Eventually the May Co. store grew to a height of about 60’- three stories. And once the bricklayers had the outer walls completed, we moved into the first floor to begin our work. And at the same time, the fireproofers began their work, which was to coat all of the exposed steel with a mixture of cement and asbestos fibers. The product, SprayDon, was applied by pumps forcing a dry mixture out of a nozzle and then spraying the mixture with a fog coat of water just as it exited the nozzle. This helped it to stick to the steel surfaces. As you can imagine, there was a lot of overspray; material that didn’t make it onto the beams and columns. This floated in the air for awhile before falling to the floor in drifts, just like snow. We always knew where the fireproofers were working by looking for the fog of material that hung around their area of operation. The construction vernacular for this material was “feathers” and it certainly resembled that as the particles floated about.
Alex and I were going to do the layout work and so we were the first ones of our crew on the job. We would try to stay ahead of the fireproofers, marking, measuring, and snapping (with a chalk line) colored lines onto the floor surface where the walls would be. We would then spray paint the corners and intersections of the walls so that after the fireproofers were complete, the lines could be found once again.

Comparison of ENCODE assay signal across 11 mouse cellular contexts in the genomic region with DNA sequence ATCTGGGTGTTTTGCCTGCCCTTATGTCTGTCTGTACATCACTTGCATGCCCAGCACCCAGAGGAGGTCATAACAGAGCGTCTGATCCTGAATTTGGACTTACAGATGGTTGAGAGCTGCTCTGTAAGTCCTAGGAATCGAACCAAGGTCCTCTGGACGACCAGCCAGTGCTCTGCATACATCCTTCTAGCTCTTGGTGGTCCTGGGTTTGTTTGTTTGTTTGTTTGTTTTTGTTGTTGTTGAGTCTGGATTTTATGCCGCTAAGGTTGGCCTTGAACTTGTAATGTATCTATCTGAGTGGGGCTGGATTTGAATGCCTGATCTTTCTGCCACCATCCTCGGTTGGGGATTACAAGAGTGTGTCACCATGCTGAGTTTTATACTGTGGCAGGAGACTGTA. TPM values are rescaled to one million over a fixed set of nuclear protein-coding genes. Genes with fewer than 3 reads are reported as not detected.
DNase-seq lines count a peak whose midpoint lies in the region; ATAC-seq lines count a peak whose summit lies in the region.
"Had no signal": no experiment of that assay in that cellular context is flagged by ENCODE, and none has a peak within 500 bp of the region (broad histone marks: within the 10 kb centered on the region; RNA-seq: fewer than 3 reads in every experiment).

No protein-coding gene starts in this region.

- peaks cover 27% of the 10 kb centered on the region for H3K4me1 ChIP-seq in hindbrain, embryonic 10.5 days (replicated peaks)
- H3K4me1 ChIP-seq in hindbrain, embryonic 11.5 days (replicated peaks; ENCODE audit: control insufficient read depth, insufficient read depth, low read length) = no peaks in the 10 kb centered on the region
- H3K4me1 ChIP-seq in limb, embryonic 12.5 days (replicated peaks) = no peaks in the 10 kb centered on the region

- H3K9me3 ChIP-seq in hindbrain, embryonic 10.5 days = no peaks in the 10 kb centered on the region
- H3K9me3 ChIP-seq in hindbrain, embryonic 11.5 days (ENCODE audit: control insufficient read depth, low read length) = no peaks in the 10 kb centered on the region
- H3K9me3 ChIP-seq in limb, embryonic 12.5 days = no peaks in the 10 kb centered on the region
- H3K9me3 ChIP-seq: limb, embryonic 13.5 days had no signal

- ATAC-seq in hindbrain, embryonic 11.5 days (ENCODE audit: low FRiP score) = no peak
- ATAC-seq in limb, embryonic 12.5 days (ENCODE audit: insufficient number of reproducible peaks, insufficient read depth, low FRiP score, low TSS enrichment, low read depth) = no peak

Wall layout is tricky at times, as we sometimes found mathematical errors and those had to be resolved before the layout could continue. And when that happened, the fireproofers would catch up to us. Then we would have to work right under the spray, shoveling and sweeping the material out of the way long enough to mark the lines. Delightful!
Once the fireproofers had completed their work on the first floor, they moved on up to the next floor and we tried to stay ahead of them once again. And after about a month, the work was complete and we could return to the first floor and join the crew that was now installing the wall studs.